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Bioscientifica Proceedings (2019) 3 RDRRDR35 | DOI: 10.1530/biosciprocs.3.035

REDR1994 Reproduction in Domestic Ruminants III Environmental and Metabolic Interactions (8 abstracts)

Sensory and behavioural control of gonadotrophin secretion during suckling-mediated anovulation in cows

GL Williams & MK Griffith

Animal Reproduction Laboratory, Texas A&M University Agricultural Research Station, Beeville, TX 78102, USA and Center for Animal Biotechnology, Institute of Biosciences and Technology, The Texas A&M University System, USA

A major limiting factor in the resumption of postpartum ovarian cycles in cattle is the inhibitory influence of the suckling calf on central regulatory elements controlling the release of GnRH from the median eminence. This inhibitory influence occurs only as a consequence of specifically defined behavioural interactions between the cow and calf in the presence of a maternal bond, cannot be simulated experimentally using thermal, electrical or mechanical stimuli, and is not dependent upon sensory ennervation within the udder. Indeed, the identity of the calf, either own or unrelated, appears to define the neuroendocrine events that attend the maintenance of the anovulatory state under controlled experimental conditions. Hence, new hypotheses that focus upon the relationship between physiological correlates of maternal behaviour and hypothalamic regulation of LH secretion are currently being tested. Specific aspects of these relationships remain conjectural, but are postulated to include the regulation of opioid tone, intracerebral oxytocin, and modulation of synthetic or excitatory activity of GnRH secretory neurones. Defining the role of the special senses in transduction of signals from calves that influence these neuronal processes may provide insight for developing practical intervention strategies of the future.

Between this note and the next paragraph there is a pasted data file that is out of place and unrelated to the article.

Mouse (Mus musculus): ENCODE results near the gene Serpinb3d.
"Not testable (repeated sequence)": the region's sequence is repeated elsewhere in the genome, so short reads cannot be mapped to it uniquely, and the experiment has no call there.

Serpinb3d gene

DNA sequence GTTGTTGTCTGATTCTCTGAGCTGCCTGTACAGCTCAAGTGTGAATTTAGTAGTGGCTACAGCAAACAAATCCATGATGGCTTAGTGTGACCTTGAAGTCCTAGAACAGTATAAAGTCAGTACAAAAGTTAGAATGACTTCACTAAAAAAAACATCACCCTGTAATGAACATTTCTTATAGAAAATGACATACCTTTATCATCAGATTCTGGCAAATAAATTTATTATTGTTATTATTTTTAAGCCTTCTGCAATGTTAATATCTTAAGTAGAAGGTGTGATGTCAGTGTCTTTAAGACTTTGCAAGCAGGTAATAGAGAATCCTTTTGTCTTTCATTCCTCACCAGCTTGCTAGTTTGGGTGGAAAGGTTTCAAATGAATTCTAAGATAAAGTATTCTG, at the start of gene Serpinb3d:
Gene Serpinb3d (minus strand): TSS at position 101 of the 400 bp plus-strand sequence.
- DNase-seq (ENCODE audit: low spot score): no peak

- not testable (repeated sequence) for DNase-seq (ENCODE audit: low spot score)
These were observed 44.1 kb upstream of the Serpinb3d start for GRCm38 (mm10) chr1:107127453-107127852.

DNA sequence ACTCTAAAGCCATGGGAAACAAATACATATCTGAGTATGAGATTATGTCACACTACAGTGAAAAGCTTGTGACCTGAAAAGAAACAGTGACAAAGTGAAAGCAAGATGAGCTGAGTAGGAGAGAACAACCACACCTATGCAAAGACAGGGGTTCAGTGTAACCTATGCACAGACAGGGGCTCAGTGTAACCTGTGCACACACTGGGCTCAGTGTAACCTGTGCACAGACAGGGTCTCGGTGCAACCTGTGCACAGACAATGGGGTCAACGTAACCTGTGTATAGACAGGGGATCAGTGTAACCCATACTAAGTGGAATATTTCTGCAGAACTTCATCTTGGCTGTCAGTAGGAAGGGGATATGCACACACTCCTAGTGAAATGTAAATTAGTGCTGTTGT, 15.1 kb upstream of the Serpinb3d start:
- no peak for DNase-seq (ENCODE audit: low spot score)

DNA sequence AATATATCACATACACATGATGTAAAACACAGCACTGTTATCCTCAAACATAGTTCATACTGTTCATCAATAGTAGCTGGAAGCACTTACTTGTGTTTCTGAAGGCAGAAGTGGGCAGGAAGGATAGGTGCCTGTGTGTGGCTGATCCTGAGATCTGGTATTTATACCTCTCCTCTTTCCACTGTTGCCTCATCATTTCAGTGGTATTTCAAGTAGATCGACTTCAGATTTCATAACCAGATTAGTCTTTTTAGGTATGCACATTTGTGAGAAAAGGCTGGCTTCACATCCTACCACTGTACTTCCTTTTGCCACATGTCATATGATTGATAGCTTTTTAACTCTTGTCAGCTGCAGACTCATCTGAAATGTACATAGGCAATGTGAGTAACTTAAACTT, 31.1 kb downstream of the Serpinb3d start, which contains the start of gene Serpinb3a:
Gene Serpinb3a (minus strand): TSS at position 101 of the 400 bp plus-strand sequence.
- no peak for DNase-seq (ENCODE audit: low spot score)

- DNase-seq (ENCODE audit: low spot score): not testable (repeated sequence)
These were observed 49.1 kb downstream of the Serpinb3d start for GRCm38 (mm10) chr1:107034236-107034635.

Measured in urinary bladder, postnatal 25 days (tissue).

© 1995 Journals of Reproduction and Fertility Ltd

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